MAKHACHKALA, Dagestan — Fans in Makhachkala gave a frenzied welcome to Samuel Eto’o, the former Barca and Inter forward whose move to a club that few outside Russia had heard of a few months ago has stunned world football.
Eto’o, who was signed from Inter for 21 million euros ($29 million), was presented to the fans, about 8,000 of whom packed themselves into the small stadium in Makhachkala, waving yellow flags and bursting past security guards at will to run onto the pitch and greet their hero.
The three-time Champions League winner had walked onto the pitch at the start of the ceremony to a rapturous welcome before signing footballs and booting them into the crowd. Teasing the fans with where he would send the ball, the Cameroonian striker who is reportedly on a salary of 10 million euros a year, saw one fan run toward him from the crowd, a forerunner of chaotic scenes later.
That fan was escorted away by security, only for another to race to Eto’o and dive to the ground to worship at his feet.
That fan was a 23-year-old Cameroonian student who would only give his name as BG. He said the only thing he managed to say to his fellow countryman was: “Je t’aime, Samuel,” or “I love you, Samuel.”
“He is the greatest,” said a dazed BG afterward, one of a small contingent of Cameroonian students in Makhachkala. He and his fellow countrymen have been ecstatic since they found out that their idol would play in their home town.
“It means everything for us that he has come here,” said Fred Douala, 24, who is studying medicine. Douala was already a regular fan of Anzhi when the transfer of the most famous Cameroonian in the world was announced last month.
The fans’ love for their new hero and Anzhi, a team that has been transformed since oligarch Suleiman Kerimov took over in January and started pumping millions into the team, is genuine. But others wonder about the success of a side based in a city that has seen almost daily attacks this year against police and government officials by an Islamist insurgency.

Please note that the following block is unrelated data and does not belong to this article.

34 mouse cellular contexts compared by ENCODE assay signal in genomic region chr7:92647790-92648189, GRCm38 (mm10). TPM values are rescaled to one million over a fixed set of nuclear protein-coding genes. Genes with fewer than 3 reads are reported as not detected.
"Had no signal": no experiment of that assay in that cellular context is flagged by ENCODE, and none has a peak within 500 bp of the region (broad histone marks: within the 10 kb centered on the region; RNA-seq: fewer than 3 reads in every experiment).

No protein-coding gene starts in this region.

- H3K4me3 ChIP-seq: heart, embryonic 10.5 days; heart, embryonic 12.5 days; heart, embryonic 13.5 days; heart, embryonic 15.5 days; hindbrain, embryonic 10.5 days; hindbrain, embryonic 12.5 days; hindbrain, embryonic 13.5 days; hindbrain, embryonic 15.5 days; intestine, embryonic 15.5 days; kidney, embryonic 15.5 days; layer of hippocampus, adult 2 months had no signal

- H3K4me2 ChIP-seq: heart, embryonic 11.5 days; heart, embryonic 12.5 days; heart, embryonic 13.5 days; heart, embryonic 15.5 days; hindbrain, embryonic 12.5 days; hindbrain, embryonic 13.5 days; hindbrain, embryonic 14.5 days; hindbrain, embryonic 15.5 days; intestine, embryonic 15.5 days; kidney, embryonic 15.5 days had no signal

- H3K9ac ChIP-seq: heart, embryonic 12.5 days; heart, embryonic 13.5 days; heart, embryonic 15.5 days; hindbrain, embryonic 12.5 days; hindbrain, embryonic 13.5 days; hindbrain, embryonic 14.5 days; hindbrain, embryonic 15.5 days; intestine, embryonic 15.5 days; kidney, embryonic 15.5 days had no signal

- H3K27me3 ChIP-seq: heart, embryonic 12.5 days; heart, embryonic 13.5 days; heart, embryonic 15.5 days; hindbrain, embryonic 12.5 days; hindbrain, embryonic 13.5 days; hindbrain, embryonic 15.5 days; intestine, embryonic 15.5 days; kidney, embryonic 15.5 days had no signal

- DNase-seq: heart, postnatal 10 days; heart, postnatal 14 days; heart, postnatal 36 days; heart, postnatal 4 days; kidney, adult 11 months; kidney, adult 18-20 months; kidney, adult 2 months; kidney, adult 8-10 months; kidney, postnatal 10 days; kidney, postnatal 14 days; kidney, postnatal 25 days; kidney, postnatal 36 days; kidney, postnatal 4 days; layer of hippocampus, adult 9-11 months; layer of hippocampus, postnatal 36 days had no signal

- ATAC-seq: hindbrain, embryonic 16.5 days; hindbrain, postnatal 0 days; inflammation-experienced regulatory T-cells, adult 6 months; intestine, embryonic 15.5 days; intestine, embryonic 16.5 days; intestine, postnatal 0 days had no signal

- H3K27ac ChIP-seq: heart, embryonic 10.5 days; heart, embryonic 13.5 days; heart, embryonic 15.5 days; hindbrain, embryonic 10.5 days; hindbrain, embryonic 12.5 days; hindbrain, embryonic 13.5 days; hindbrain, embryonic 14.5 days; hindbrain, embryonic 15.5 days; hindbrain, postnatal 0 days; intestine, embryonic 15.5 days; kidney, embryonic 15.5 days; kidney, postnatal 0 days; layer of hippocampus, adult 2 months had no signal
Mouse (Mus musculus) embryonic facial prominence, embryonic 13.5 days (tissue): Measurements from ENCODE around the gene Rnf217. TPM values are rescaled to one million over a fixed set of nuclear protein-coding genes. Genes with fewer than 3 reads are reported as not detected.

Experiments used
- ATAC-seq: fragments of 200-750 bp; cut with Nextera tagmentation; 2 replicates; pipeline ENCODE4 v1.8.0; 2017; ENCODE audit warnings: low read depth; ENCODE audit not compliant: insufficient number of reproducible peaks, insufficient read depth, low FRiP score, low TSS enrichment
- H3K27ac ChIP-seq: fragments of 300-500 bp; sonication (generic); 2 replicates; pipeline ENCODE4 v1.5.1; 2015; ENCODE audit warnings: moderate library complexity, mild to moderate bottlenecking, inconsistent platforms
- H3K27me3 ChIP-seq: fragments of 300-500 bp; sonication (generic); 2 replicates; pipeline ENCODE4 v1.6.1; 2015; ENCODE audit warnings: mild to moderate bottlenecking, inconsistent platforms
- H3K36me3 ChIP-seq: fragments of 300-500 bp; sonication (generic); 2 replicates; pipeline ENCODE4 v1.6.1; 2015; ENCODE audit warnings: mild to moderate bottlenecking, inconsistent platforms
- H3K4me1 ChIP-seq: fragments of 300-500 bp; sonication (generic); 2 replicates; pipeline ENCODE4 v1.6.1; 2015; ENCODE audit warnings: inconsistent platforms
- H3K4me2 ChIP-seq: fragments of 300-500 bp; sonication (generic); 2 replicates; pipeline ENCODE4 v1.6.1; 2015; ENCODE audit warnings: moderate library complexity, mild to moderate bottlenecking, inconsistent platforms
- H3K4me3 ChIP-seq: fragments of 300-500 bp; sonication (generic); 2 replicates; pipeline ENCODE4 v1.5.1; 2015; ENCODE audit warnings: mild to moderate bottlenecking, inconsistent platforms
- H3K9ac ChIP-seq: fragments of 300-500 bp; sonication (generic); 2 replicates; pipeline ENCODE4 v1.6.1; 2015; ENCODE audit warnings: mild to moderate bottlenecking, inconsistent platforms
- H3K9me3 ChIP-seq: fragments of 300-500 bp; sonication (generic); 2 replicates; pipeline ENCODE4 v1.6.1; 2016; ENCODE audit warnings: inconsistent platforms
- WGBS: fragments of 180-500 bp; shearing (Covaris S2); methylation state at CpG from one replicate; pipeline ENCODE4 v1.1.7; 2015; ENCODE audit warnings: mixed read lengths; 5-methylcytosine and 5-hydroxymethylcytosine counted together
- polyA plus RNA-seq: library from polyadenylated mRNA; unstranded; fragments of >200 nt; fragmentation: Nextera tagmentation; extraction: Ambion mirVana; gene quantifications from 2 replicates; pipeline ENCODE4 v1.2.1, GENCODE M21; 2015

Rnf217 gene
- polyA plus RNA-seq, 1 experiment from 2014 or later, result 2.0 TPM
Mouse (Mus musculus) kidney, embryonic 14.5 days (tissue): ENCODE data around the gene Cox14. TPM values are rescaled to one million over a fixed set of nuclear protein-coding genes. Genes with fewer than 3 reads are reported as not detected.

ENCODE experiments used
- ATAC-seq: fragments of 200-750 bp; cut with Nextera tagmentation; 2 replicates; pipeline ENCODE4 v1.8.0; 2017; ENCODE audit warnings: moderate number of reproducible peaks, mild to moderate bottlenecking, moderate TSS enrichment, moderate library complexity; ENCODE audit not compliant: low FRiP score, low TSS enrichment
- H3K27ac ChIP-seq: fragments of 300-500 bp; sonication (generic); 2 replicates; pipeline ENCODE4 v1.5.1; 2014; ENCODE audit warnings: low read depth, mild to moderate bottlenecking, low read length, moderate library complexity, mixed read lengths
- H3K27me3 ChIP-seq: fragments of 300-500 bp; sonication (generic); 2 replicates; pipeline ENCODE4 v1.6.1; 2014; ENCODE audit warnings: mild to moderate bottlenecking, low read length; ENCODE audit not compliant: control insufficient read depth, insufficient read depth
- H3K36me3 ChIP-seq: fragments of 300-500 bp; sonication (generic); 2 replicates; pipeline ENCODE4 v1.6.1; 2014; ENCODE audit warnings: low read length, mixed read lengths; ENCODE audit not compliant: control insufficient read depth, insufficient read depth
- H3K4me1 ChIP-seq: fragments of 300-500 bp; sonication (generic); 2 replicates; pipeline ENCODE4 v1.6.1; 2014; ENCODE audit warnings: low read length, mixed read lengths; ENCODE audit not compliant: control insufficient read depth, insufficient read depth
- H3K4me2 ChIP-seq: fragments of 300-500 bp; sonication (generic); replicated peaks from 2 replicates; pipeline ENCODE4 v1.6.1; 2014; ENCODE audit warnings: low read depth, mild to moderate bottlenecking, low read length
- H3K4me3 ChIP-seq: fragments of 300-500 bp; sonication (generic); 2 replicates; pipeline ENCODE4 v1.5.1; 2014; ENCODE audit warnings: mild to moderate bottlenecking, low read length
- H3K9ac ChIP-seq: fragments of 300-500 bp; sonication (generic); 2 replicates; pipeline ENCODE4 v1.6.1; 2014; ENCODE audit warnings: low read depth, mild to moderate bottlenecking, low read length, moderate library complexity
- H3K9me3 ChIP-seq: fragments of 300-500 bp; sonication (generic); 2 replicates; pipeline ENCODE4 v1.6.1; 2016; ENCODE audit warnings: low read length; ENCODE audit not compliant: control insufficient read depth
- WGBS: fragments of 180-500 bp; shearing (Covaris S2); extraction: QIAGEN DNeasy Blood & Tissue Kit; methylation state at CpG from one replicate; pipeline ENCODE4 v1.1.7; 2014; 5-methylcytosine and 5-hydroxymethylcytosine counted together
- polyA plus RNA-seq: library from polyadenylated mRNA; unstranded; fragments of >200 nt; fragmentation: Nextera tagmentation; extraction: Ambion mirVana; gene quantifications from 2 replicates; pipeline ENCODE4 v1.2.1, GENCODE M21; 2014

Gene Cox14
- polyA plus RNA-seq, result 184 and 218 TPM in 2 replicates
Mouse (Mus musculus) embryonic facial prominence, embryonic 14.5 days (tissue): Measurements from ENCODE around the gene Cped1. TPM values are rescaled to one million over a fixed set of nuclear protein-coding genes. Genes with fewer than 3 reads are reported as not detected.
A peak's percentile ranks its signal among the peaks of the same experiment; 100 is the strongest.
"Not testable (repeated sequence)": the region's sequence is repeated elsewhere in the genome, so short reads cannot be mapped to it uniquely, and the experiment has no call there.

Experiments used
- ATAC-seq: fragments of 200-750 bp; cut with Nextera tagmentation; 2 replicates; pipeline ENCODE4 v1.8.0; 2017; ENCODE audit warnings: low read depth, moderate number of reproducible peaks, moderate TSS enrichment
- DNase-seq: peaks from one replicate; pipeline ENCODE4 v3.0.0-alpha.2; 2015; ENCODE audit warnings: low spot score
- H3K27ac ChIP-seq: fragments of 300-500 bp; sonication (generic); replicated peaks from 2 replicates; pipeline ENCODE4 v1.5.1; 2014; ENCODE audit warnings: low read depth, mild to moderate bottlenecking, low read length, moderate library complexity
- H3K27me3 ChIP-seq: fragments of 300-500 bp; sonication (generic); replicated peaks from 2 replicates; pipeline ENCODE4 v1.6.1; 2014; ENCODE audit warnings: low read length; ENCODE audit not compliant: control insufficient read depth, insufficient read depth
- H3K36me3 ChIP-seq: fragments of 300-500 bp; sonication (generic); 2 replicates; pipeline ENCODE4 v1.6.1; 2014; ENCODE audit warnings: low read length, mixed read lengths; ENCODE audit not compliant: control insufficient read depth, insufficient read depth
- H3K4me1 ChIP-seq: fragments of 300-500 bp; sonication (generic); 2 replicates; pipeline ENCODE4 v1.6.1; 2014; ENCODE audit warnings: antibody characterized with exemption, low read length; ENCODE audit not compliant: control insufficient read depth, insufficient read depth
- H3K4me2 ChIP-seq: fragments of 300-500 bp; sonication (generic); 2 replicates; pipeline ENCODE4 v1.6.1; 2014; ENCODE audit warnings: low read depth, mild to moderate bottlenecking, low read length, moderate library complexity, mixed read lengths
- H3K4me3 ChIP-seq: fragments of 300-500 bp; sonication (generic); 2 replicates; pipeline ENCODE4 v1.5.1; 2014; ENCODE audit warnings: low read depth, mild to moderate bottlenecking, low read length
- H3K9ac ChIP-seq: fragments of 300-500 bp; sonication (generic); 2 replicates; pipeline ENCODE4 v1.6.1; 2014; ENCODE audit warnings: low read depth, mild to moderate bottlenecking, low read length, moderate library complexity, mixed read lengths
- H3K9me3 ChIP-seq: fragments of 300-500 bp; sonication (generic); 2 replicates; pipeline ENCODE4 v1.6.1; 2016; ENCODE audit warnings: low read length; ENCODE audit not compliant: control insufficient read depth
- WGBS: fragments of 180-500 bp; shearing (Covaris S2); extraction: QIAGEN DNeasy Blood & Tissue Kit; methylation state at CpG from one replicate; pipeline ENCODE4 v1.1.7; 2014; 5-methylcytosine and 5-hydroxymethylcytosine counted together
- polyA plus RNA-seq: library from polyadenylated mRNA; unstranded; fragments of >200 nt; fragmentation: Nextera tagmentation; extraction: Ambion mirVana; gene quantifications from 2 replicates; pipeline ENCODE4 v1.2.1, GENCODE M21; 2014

“We do not receive a lot of questions about safety,” said club director German Chistyakov. “Sometimes there are problems in Moscow, Norway. We have bodyguards, security. It is not the main problem with the players.”
Nevertheless, footballers like Eto’o and Anzhi’s other big signing, Brazilian legend Roberto Carlos, are notably based in Moscow, flying down to Dagestan only for home games.
And Russian reality could not help intrude on the celebratory night. Eto’o announced a moment of silence at a news conference after the ceremony for those who had died in the Yak-42 that crashed in Yaroslavl, killing 43 people and decimating the Lokomotiv hockey team.
Coincidentally, Anzhi had hired a Yak-42 to transport foreign and Russian journalists from Moscow but the plane was prevented from flying out because of a safety violation, the Federal Transportation Inspection Service said in a statement on its web site. The plane did eventually fly out after three hour wait, although passengers were never informed of the reason for the delay. When one concerned journalist asked the stewardess about the delay, he was offered a whiskey.
When asked about worries over flying in Russia, Eto’o said at a news conference: “I always put my faith in God. It does not matter what kind of plane it is, Russian, Cameroonian, Spanish or Italian.”
Anzhi flies on a Tu-154.
Fan worship continued throughout the ceremony on Saturday as the team took part in a training session and one child slipped out of the stands racing toward Eto’o. He was followed within seconds by at least 20 more children who popped out and raced across the pitch.
“Eto’o is the best,” said Tarlan Bakhishev, 14, who told how he had waited six hours in line for a home ticket for a previous Anzhi game and that he and his two friends had got over the barricades and run onto the pitch.
Locals said they hoped that the Anzhi project would give a better gloss to the troubled region.
“People here are grateful,” said defender Nikita Perevozchikov, 19, one of a handful of local players in the side. “There’s a huge rush of emotion. … Maybe the football will distract from the military actions.”
“People will not think about terrorism when they think about Dagestan but about football,” Rustam Gadzhiyeva, 30, said outside the stadium. “Tourists will come.”
That is probably a long way off for a region that is listed as a no-go area by many embassies, but fans could not hide their enthusiasm at seeing stars that they had never expected, joking about further acquisitions.
“I like Eto’o and Christian Ronaldo,” said Ali Mustafayev, 13, a friend of Bakhishev, when asked who his favorite players were. When somebody said Real Madrid star Ronaldo did not play for Anzhi, he giggled and said: “He will come soon.”